However, pre-computed loans can be more expensive than other types of loans. Because the interest charges are added to the loan amount upfront, the borrower pays interest on the full loan amount, even if they pay the loan off early. Additionally, pre-computed loans often have higher interest rates than other types of loans, which can make them more expensive overall.
Also known as installment loans, are loans where the borrower makes equal monthly payments over the life of the loan. Each payment includes both principal and interest, and the amount of interest charged each month decreases as the principal balance decreases. This means that the amount of interest paid each month is higher in the early months of the loan and decreases as the loan approaches maturity.
One advantage of amortized loans is that they provide a clear repayment schedule. The borrower knows exactly how much they need to pay each month and for how long, and the lender can provide a breakdown of the payments and interest charges on each statement. Amortized loans are often used for larger loans, such as mortgages or student loans.
Another advantage of amortized loans is that they can be more affordable than other types of loans. Because the interest charges are spread out over the life of the loan, the borrower may pay less interest overall than with other types of loans. Additionally, amortized loans often have lower interest rates than other types of loans, which can make them more affordable in the long run.
However, amortized loans can also have some drawbacks. If the borrower makes late payments or misses payments, they may be charged late fees or additional interest charges. Additionally, if the borrower pays the loan off early, they may be charged prepayment penalties. Finally, because the interest charges are spread out over the life of the loan, the borrower may end up paying more interest overall if they choose a longer loan term.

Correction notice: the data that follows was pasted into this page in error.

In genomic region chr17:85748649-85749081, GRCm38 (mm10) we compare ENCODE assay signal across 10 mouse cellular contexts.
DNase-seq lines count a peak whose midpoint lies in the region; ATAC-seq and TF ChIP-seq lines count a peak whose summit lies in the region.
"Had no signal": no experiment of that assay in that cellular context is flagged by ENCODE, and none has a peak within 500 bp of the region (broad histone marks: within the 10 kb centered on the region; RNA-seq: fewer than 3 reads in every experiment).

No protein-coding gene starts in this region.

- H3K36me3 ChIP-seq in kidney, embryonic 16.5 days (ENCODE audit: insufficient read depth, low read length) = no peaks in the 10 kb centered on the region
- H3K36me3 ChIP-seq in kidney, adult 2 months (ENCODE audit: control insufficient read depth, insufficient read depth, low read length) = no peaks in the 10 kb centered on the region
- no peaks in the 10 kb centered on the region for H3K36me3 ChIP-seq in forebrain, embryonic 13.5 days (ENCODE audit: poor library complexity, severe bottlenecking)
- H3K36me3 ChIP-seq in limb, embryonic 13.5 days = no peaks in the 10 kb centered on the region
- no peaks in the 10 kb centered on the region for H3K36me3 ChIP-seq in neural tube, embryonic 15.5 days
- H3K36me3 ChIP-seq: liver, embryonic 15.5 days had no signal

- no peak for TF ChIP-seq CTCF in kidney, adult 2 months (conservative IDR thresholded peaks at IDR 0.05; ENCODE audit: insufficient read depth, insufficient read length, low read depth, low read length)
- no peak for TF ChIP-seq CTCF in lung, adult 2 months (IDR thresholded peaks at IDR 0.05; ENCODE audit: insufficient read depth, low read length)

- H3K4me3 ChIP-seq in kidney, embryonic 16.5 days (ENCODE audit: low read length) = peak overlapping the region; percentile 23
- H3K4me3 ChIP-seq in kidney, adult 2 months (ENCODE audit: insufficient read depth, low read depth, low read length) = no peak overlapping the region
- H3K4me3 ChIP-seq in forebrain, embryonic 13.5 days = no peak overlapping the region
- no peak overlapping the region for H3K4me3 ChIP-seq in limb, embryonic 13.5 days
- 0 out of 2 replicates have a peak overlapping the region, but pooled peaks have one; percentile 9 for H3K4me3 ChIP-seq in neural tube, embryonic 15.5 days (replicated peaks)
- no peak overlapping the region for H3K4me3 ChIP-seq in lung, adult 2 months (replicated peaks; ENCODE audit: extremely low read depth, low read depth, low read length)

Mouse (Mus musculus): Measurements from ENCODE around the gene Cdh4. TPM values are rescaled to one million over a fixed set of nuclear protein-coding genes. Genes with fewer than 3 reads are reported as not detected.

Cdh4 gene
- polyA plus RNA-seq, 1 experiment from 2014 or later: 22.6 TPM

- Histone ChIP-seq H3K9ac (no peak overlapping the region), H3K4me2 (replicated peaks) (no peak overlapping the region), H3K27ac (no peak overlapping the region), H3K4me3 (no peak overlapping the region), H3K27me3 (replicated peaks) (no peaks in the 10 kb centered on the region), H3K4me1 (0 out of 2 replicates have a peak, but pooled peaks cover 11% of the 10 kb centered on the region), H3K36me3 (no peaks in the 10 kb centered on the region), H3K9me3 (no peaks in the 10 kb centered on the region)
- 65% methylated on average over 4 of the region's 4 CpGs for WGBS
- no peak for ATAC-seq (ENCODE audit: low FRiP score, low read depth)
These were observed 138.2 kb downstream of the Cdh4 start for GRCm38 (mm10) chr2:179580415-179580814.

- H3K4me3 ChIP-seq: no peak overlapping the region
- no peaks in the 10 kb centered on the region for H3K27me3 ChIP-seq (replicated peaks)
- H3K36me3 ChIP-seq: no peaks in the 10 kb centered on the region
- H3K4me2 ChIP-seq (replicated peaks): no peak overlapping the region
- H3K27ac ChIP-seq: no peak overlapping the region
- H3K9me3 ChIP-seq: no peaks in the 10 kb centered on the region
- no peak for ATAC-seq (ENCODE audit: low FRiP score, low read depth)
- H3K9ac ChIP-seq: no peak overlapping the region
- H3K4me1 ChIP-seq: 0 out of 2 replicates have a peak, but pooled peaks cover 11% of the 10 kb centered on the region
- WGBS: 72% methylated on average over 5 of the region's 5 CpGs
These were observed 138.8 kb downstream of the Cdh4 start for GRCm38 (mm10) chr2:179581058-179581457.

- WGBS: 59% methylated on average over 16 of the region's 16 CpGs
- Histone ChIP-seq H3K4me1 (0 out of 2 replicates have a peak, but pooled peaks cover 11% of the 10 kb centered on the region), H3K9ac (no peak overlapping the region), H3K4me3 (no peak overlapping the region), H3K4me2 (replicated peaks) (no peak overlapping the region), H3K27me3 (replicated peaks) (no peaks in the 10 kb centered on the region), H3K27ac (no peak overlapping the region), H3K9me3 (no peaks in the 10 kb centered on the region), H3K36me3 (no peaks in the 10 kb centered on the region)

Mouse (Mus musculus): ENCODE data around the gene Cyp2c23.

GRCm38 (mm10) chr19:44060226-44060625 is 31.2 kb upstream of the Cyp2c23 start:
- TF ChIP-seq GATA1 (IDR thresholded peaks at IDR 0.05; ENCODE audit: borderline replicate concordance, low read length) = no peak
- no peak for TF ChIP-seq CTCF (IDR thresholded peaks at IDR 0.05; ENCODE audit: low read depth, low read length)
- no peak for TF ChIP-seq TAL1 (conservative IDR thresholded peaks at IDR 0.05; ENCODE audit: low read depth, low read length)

Which type of loan is the most common in the USA?
In the USA, the most common type of loan is an amortized loan. This is particularly true for mortgages, which are often structured as long-term amortized loans with 15- or 30-year terms. Student loans and personal loans are also often structured as amortized loans.
Simple interest loans and pre-computed loans are less common in the USA, although they may be used for short-term loans or loans with smaller loan amounts. For example, payday loans or car title loans may be structured as simple interest loans or pre-computed loans.
When choosing a loan, it's important to consider the type of loan and the interest rate, as well as other factors such as the loan term, fees, and repayment schedule. Simple interest loans, pre-computed loans, and amortized loans each have their own advantages and disadvantages, and the best type of loan will depend on the borrower's needs and financial situation. In general, amortized loans are the most common and affordable type of loan for larger loans, while simple interest loans and pre-computed loans may be more appropriate for shorter-term or smaller loans.